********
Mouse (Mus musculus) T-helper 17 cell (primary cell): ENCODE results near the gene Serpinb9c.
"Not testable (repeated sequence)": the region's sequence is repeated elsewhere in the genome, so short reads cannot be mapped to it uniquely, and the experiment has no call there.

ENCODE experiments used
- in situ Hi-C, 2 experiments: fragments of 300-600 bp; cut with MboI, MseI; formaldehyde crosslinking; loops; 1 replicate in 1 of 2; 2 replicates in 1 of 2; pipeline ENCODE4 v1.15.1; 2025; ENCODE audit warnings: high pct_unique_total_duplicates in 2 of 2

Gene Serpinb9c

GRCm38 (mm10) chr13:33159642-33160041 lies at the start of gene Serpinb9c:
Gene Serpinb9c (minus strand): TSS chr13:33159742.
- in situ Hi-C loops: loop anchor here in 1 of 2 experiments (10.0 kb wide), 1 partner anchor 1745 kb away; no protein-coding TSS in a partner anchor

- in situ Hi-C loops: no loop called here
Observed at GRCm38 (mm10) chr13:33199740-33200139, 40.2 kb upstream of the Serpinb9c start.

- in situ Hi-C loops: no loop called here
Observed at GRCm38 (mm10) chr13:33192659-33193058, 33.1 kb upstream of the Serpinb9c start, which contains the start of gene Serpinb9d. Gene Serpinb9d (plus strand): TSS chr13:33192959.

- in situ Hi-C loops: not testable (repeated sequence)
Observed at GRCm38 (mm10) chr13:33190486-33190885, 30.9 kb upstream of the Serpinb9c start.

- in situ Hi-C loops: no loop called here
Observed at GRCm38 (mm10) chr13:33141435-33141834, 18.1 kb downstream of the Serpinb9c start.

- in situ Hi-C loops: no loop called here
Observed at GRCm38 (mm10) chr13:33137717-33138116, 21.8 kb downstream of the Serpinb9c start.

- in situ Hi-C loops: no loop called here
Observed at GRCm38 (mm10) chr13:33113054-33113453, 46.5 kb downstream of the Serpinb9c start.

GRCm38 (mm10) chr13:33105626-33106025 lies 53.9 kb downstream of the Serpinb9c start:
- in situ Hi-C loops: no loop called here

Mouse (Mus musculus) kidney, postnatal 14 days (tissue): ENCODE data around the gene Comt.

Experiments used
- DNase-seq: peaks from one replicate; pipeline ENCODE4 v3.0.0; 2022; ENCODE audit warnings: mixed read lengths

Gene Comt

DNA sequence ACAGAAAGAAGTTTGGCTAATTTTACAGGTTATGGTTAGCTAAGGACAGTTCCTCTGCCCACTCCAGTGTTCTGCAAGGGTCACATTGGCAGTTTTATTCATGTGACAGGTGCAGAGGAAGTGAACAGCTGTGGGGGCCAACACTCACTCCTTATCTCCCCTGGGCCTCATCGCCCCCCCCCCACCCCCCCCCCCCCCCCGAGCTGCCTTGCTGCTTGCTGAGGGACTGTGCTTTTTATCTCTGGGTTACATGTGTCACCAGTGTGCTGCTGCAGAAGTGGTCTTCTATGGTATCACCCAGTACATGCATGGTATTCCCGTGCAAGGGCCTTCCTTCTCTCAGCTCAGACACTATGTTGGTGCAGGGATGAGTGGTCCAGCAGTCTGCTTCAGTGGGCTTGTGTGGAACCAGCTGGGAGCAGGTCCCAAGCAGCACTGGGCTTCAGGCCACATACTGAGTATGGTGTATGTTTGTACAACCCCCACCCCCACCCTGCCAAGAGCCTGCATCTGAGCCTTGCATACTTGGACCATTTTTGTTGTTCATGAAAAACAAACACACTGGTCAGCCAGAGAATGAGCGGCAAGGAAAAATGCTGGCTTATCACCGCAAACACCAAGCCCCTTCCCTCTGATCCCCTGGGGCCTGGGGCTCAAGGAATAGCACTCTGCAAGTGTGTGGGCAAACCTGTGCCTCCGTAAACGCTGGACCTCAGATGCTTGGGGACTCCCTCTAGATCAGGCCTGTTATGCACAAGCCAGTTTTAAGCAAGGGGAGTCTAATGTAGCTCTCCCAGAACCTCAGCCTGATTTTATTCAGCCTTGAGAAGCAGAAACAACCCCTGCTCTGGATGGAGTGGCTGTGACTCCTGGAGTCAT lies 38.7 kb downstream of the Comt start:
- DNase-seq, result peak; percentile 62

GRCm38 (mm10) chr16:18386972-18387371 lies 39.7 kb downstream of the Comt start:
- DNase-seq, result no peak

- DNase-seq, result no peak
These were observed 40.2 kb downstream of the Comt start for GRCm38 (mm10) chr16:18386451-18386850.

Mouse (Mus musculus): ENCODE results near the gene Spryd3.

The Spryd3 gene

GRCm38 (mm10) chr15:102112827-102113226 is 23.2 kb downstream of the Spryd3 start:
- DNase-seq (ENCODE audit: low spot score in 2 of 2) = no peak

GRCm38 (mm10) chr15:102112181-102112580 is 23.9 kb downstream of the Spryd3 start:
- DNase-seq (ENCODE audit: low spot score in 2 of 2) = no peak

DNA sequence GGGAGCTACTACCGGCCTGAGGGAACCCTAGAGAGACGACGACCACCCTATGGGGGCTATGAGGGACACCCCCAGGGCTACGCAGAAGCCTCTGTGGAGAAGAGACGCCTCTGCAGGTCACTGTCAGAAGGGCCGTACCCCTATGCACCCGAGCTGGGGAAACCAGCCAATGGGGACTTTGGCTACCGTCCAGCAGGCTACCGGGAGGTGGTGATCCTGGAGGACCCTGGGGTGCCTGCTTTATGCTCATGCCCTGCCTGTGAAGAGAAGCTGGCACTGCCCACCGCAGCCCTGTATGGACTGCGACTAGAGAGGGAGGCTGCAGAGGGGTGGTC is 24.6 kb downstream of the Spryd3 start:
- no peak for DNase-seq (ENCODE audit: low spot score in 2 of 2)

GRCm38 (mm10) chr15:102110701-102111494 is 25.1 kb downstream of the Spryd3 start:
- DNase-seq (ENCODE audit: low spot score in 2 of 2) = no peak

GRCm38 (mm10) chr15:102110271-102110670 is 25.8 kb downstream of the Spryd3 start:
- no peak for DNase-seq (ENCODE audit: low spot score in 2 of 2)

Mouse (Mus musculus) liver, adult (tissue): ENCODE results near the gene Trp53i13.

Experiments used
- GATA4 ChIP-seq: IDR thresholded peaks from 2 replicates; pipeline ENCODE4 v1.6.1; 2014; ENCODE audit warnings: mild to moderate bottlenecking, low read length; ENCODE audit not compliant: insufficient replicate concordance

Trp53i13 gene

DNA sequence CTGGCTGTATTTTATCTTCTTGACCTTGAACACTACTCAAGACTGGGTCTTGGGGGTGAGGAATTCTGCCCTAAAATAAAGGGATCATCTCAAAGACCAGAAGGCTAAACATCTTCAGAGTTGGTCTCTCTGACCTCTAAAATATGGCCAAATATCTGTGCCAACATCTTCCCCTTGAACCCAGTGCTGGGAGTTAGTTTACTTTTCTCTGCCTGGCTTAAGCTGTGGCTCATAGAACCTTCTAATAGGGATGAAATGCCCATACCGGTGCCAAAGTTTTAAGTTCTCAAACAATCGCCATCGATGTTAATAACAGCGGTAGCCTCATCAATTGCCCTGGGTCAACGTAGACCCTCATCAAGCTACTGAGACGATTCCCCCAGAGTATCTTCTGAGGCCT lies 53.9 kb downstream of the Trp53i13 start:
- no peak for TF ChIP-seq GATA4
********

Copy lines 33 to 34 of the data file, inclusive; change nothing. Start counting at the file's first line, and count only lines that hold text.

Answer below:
Mouse (Mus musculus): ENCODE results near the gene Spryd3.

The Spryd3 gene